OPPOSITION, n. In politics the party that prevents the Government from
running amuck by hamstringing it.
The King of Ghargaroo, who had been abroad to study the science of
government, appointed one hundred of his fattest subjects as members
of a parliament to make laws for the collection of revenue. Forty of
these he named the Party of Opposition and had his Prime Minister
carefully instruct them in their duty of opposing every royal measure.
Nevertheless, the first one that was submitted passed unanimously.
Greatly displeased, the King vetoed it, informing the Opposition that
if they did that again they would pay for their obstinacy with their
heads. The entire forty promptly disemboweled themselves.
"What shall we do now?" the King asked. "Liberal institutions
cannot be maintained without a party of Opposition."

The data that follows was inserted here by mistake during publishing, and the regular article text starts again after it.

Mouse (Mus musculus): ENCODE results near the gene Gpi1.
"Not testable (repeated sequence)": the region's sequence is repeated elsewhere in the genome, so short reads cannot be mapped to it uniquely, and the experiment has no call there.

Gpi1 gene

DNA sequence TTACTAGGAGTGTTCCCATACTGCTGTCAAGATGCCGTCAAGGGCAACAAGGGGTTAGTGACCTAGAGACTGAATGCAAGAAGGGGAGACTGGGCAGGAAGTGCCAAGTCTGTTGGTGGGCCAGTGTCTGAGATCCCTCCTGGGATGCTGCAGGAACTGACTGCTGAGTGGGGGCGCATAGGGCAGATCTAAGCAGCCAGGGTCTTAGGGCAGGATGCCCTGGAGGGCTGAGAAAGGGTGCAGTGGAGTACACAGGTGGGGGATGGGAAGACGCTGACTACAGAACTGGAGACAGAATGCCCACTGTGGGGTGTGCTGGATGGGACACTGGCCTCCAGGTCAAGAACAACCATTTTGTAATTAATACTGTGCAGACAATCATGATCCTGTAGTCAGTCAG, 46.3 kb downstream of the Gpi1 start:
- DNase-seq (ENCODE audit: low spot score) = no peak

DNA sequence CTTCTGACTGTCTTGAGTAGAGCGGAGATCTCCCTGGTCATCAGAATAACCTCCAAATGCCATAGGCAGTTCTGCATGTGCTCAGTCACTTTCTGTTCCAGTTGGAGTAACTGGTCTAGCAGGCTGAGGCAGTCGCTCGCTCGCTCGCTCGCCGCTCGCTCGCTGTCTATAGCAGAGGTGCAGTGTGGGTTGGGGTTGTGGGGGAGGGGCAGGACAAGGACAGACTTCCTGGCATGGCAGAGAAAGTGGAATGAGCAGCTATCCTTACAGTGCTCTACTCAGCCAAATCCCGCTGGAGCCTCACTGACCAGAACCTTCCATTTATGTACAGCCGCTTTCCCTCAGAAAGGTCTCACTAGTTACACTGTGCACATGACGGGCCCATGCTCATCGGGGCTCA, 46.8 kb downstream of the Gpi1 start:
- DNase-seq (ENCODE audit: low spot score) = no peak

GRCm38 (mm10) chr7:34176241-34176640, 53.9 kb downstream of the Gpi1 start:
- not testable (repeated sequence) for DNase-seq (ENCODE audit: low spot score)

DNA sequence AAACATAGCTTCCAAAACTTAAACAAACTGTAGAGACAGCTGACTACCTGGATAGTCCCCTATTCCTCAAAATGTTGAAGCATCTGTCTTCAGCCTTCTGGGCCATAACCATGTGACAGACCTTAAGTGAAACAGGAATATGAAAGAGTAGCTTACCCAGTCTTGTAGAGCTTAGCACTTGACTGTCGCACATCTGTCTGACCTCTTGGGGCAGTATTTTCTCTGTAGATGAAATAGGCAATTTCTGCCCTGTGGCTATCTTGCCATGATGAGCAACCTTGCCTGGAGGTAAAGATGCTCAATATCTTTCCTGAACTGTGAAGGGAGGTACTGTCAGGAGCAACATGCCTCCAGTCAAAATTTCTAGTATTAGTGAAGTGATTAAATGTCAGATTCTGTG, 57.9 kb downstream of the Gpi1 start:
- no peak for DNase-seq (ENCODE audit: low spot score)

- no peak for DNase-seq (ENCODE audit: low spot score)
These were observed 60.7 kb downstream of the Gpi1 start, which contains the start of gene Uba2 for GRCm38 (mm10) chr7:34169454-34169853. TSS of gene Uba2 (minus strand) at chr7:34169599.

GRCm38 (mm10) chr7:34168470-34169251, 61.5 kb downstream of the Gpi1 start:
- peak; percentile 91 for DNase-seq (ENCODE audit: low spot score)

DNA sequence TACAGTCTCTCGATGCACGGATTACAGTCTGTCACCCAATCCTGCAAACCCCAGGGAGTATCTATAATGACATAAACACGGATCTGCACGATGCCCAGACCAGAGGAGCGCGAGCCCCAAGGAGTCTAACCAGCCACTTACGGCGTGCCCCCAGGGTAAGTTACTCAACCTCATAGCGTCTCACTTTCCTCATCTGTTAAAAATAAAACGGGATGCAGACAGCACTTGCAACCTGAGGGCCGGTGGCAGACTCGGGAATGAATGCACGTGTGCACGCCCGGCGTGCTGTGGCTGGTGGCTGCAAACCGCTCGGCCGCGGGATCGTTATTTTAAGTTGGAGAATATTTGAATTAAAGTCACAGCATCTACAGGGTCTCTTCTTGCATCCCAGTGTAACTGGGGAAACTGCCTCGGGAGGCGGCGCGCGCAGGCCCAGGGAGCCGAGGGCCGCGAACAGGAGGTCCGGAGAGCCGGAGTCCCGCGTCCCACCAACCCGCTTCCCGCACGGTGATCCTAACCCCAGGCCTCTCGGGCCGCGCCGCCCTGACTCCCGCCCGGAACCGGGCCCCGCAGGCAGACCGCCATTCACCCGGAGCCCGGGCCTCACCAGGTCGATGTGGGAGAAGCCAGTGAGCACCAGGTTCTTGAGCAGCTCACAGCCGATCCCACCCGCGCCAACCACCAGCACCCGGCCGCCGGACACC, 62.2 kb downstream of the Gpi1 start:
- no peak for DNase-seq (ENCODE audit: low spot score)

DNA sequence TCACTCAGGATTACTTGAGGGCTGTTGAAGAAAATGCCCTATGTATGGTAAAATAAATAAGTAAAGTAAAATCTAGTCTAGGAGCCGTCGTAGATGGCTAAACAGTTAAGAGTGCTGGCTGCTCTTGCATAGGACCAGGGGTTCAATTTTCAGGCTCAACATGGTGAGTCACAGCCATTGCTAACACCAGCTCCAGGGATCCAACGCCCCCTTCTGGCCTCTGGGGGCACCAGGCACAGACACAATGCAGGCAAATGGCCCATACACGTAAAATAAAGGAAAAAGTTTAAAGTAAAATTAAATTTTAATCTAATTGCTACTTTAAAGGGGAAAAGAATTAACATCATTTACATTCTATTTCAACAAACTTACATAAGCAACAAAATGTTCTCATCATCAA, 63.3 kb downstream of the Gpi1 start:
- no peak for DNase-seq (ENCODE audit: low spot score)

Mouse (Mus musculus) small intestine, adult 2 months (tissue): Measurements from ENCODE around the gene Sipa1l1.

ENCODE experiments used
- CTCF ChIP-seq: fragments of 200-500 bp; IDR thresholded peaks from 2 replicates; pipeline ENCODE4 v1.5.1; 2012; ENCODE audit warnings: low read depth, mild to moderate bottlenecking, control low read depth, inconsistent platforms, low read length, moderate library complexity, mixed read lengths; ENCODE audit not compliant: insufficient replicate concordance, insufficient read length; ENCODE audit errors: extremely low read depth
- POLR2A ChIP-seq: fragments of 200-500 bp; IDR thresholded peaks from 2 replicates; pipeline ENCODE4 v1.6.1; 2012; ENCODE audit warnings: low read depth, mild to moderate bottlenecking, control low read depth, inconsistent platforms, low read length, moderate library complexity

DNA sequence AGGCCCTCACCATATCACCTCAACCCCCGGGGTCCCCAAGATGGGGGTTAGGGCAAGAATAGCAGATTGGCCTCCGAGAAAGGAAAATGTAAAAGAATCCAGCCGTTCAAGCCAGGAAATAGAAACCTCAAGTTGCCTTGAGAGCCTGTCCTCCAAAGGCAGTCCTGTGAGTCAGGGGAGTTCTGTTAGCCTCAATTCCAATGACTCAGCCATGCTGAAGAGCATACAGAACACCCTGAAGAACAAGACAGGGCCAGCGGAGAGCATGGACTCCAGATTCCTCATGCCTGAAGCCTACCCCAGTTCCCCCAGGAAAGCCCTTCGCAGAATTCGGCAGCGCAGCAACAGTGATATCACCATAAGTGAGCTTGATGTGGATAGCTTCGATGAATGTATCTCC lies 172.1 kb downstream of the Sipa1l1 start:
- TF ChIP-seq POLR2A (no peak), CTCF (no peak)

"Splendor of the universe," replied the Prime Minister, "it is
true these dogs of darkness have no longer their credentials, but all
is not lost. Leave the matter to this worm of the dust."
So the Minister had the bodies of his Majesty's Opposition
embalmed and stuffed with straw, put back into the seats of power and
nailed there. Forty votes were recorded against every bill and the
nation prospered. But one day a bill imposing a tax on warts was
defeated -- the members of the Government party had not been nailed to
their seats! This so enraged the King that the Prime Minister was put
to death, the parliament was dissolved with a battery of artillery,
and government of the people, by the people, for the people perished